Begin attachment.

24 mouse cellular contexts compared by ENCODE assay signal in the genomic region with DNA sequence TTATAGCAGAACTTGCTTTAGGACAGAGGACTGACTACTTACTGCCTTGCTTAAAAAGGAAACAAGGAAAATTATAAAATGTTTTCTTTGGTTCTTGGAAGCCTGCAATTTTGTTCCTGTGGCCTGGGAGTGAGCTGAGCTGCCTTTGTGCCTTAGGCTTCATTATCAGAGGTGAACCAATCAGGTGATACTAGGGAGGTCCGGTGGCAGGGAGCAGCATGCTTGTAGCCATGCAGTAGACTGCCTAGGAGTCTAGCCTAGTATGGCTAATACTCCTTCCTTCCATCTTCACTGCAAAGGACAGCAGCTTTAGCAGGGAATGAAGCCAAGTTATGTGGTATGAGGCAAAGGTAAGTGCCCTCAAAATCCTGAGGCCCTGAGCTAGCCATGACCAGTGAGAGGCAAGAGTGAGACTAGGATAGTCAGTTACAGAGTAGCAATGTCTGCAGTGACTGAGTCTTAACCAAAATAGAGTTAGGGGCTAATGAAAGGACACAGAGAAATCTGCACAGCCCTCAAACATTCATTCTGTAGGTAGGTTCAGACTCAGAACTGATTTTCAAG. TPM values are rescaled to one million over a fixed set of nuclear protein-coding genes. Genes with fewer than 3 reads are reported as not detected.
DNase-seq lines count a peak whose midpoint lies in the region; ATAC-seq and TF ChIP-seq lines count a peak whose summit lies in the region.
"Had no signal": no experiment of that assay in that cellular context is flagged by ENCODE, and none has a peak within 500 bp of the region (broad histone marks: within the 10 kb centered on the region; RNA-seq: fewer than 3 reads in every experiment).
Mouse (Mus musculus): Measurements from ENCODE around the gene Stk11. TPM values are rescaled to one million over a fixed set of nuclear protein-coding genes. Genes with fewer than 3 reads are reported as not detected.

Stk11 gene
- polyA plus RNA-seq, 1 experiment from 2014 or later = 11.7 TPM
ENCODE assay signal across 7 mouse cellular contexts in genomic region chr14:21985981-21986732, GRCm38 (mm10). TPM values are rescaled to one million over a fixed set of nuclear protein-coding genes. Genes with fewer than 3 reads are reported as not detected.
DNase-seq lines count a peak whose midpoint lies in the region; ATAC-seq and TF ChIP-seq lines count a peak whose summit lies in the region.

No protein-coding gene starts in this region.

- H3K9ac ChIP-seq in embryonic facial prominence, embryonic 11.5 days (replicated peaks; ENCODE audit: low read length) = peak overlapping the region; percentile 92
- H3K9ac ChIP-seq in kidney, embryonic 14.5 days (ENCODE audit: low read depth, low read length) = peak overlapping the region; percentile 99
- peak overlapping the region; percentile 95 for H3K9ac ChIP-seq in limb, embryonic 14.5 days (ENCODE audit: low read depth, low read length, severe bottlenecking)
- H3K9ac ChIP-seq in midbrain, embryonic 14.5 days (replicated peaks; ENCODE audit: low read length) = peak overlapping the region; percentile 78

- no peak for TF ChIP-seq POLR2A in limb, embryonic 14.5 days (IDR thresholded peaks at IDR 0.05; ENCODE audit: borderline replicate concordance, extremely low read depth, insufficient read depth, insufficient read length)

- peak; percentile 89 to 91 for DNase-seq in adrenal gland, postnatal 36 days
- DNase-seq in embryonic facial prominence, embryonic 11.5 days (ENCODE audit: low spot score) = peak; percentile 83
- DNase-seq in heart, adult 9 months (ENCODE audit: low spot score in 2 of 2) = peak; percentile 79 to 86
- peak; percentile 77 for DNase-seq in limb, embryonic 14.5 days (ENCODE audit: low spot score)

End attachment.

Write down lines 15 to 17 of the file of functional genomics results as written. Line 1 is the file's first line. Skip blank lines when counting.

- peak; percentile 89 to 91 for DNase-seq in adrenal gland, postnatal 36 days
- DNase-seq in embryonic facial prominence, embryonic 11.5 days (ENCODE audit: low spot score) = peak; percentile 83
- DNase-seq in heart, adult 9 months (ENCODE audit: low spot score in 2 of 2) = peak; percentile 79 to 86